Take a second and just think about this: you, due to all the genetic miracles and impeccable timing and all the beauty of the universe, exist. How cool is that? It’s cool that coniferous trees exist in Greece and in California. And of all the coniferous trees of California, the Giant Sequoias are probably some of the oldest trees on earth, reproducing under extreme heat. That they can withstand huge forest fires, that they in turn need the flames to survive. 

But don’t stop thinking about pine trees and their relatives just yet. Because wrap your head around this: the forests we hiked today are not so profoundly different from the ones we see in Massachusetts or New Jersey, where I hiked regularly. 

Mist rises off Mount Olympus. // Ellie Williams
If only we had more time to wander the forest. // Ellie Williams

These same photos could easily have come from the forests I know and love. And if I’m doing my conversions correctly, it was in the forties today while we hiked, and raining too. Not so different than the last time I went hiking in Reading, MA. But what was different was the truly profound experience of walking on ground that hold so much lore. 

Forests are ancient, beautiful things. And this isn’t to say that American forests aren’t as old. But perhaps it’s because we are such a young nation that ignores the history of those who lived on this land before us, I feel very small watching a stream rush past me that has been rushing past this spot for millennia. Very small and very young.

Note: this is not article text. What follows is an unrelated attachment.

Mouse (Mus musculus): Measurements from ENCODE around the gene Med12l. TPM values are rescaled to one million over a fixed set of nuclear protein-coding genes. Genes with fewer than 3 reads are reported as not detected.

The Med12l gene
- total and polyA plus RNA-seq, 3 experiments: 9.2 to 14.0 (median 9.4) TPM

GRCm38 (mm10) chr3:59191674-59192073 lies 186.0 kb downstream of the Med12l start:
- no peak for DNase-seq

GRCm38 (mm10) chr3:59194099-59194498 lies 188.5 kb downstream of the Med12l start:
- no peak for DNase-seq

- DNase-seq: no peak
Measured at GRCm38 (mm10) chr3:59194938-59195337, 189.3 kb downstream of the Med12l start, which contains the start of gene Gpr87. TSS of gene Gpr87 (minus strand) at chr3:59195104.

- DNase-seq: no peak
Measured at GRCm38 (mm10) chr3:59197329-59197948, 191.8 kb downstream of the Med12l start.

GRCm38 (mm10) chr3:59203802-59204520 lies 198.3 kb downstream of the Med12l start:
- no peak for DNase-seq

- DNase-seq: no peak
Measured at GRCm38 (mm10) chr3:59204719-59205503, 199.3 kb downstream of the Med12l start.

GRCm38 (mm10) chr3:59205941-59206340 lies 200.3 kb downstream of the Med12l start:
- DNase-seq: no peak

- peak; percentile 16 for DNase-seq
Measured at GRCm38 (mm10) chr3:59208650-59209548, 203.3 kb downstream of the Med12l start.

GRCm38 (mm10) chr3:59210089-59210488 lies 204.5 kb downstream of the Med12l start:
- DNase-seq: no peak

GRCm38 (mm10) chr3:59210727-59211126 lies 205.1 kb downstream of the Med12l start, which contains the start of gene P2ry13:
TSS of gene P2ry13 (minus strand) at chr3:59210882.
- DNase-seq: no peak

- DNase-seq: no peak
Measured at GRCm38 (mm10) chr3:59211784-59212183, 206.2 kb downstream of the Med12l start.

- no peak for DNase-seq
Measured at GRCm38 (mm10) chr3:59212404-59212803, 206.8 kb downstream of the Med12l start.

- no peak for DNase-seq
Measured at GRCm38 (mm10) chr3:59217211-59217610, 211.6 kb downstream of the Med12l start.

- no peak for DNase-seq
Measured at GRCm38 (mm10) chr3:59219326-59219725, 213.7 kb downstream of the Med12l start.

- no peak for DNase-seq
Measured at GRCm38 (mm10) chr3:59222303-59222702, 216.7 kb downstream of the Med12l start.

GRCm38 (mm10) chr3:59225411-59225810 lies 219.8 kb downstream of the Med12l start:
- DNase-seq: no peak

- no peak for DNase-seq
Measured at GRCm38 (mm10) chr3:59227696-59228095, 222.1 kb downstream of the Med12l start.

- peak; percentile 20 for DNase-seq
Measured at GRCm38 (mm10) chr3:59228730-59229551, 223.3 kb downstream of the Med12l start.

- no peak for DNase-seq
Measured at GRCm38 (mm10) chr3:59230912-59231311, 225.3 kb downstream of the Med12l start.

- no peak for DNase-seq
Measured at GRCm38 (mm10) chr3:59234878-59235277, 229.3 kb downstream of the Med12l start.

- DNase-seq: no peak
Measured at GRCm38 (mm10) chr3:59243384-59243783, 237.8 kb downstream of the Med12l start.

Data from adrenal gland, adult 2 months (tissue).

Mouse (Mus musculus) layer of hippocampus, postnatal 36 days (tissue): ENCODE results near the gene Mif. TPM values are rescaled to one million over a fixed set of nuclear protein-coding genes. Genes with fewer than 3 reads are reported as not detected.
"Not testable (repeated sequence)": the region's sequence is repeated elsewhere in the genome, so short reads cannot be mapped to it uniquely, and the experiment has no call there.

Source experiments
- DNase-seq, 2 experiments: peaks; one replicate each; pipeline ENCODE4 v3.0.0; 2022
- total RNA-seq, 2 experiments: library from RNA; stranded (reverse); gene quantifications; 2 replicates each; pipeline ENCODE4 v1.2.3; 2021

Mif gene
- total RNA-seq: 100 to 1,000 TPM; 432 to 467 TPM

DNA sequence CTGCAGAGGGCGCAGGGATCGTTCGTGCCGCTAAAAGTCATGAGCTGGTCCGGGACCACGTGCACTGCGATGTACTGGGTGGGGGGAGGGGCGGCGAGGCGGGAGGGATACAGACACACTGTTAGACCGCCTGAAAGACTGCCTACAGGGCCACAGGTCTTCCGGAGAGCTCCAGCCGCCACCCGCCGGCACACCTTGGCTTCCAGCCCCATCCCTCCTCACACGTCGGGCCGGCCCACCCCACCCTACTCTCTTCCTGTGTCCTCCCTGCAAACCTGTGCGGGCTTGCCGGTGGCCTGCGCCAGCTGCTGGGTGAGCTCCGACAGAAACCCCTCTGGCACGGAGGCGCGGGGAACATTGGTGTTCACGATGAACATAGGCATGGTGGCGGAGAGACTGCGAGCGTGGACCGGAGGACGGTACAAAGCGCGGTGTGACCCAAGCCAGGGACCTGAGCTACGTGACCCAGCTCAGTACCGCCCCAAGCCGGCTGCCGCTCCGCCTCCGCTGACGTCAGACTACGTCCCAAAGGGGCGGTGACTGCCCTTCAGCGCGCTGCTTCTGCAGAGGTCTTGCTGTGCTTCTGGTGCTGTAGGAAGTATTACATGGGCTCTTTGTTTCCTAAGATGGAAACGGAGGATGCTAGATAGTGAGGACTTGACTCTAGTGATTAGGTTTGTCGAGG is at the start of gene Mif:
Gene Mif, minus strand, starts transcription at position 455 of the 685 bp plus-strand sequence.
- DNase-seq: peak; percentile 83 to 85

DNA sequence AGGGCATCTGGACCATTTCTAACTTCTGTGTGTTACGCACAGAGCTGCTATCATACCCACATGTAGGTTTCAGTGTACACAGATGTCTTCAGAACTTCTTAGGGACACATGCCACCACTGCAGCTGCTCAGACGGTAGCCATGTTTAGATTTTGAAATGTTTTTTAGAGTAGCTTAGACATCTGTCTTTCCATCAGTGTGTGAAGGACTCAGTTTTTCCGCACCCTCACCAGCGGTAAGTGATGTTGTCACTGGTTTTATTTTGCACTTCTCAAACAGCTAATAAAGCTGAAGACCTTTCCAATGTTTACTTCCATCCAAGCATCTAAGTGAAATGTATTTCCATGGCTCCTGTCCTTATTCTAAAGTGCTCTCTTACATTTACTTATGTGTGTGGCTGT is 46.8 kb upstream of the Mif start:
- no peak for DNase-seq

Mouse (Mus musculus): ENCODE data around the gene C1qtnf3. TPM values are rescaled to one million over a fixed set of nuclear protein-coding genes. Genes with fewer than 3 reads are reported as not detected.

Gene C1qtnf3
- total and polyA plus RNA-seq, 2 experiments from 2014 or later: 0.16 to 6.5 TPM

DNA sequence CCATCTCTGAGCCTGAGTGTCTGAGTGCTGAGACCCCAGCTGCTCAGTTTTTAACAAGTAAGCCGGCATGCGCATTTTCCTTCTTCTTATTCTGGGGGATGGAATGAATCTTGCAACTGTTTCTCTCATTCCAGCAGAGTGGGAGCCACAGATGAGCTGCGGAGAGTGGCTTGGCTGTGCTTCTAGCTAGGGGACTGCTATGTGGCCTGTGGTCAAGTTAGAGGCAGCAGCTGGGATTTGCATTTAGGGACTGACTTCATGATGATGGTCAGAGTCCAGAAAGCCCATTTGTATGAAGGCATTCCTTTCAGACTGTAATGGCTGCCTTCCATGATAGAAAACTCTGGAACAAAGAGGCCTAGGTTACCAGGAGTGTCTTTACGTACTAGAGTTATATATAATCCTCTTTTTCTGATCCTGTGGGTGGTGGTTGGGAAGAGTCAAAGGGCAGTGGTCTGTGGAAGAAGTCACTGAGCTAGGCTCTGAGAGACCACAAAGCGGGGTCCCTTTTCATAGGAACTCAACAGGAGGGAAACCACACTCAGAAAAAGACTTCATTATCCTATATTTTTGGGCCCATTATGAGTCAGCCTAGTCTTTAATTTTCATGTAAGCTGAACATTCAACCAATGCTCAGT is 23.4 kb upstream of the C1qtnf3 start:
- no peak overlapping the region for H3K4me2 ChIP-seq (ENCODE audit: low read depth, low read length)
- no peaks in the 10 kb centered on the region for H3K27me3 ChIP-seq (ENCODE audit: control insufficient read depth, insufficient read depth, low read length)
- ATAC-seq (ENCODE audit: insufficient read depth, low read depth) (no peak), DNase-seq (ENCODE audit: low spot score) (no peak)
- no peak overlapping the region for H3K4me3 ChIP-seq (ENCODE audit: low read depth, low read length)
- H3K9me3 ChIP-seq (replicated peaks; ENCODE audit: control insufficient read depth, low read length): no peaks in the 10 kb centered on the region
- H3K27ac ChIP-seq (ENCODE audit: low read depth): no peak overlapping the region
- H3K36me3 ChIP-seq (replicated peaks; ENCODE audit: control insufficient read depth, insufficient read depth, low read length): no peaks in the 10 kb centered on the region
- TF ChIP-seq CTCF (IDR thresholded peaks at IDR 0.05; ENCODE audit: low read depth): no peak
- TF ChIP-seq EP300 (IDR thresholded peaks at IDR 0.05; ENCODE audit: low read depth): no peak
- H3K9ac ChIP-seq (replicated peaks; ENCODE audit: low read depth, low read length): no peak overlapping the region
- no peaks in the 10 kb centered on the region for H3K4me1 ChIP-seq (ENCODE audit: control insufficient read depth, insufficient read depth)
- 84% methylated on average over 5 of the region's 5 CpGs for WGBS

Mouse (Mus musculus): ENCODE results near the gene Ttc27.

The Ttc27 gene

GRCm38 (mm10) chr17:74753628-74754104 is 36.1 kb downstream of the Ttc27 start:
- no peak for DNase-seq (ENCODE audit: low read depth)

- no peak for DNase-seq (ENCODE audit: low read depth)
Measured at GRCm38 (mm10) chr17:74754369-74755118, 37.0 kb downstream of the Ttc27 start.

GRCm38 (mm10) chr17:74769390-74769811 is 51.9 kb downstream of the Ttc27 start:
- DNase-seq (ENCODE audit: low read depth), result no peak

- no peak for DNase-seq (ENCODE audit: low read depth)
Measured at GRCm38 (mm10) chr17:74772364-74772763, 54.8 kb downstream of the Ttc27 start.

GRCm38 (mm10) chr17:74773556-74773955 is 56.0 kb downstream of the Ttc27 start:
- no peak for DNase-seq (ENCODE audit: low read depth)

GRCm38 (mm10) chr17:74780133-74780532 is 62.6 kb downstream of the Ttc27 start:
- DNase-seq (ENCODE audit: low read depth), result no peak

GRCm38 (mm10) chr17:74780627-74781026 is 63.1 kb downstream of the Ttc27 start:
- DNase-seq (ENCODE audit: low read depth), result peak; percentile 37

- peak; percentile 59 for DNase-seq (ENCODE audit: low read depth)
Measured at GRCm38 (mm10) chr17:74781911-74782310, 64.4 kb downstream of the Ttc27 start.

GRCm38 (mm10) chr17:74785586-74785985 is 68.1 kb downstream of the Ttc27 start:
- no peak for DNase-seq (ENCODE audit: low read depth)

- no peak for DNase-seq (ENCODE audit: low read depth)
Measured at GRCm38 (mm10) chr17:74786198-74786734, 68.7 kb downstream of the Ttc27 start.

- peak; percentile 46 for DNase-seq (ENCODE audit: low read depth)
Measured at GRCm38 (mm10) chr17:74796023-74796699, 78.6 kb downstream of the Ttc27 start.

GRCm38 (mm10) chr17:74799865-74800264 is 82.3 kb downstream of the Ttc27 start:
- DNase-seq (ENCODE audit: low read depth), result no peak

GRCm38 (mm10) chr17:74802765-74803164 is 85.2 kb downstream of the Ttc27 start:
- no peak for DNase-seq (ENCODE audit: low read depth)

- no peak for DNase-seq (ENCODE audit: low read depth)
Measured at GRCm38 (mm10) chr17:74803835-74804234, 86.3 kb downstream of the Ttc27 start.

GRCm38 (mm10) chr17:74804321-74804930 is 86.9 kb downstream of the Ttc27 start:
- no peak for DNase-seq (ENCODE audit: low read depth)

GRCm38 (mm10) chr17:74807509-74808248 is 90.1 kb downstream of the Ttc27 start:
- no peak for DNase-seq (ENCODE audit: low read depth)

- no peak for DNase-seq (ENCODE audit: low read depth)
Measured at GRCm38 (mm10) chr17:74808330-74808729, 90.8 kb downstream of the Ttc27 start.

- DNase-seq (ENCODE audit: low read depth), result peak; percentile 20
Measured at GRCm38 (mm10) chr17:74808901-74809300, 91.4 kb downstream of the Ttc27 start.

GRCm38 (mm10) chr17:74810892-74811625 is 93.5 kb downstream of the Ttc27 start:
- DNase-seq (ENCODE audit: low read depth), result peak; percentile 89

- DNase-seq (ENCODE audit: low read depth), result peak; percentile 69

Luke made a small friend! // Ellie Williams
Feeling very young next to a cliff. // Ellie Williams

Everything is relative I suppose. Compared to this grass hopper, our life span seems practically infinite. (They have a lifespan of about a year.) But next to these cliffs? We are but grasshoppers. Which isn’t to say that what we do doesn’t matter. I used to feel that way, that the universe is so large, our actions cannot have any true meaning. But I don’t think that’s the case any more. Everything we do has a ripple effect, no matter how small, no matter how much we think no one notices. And in a world marked with so much turmoil and injustice, I think it’s pretty incredible that our actions can make a difference. 

The Police Don’t Come Here

This week has been packed, to say the least. After an intense 24 hours in Chios, I’ve been transcribing interviews and writing scripts for what feels like forever. But in reality, we’ve been on a few excursions for the two days we’ve been back. On Tuesday, we went to a number of markets in Thessaloniki, which are really, really old. Like Byzantine old.  Continue reading “The Police Don’t Come Here”

Chios pt. I